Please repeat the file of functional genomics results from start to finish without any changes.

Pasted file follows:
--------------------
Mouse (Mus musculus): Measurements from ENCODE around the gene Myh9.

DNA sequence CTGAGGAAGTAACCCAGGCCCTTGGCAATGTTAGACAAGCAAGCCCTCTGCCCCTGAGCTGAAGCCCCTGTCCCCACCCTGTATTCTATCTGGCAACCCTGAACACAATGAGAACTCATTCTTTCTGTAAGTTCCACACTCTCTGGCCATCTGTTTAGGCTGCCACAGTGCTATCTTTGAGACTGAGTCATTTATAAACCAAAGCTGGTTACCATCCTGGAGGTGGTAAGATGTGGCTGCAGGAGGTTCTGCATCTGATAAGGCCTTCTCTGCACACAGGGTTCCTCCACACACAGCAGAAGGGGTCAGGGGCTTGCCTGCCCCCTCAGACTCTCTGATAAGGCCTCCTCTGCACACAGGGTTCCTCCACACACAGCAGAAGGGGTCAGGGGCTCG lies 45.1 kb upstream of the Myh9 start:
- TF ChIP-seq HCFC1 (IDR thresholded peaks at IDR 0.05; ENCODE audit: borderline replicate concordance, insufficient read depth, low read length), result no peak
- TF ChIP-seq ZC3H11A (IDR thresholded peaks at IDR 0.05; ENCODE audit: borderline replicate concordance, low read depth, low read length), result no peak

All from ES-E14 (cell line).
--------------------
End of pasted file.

Mouse (Mus musculus): Measurements from ENCODE around the gene Myh9.

DNA sequence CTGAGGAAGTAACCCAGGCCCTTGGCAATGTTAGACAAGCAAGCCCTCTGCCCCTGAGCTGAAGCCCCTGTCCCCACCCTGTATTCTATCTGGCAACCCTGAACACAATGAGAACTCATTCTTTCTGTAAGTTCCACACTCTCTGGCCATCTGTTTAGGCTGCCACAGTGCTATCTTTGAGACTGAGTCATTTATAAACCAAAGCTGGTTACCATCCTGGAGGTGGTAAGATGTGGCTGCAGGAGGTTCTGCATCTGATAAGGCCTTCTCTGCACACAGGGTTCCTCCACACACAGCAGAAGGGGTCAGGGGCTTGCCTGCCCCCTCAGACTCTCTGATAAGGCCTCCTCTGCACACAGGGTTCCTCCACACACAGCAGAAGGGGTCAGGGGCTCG lies 45.1 kb upstream of the Myh9 start:
- TF ChIP-seq HCFC1 (IDR thresholded peaks at IDR 0.05; ENCODE audit: borderline replicate concordance, insufficient read depth, low read length), result no peak
- TF ChIP-seq ZC3H11A (IDR thresholded peaks at IDR 0.05; ENCODE audit: borderline replicate concordance, low read depth, low read length), result no peak

All from ES-E14 (cell line).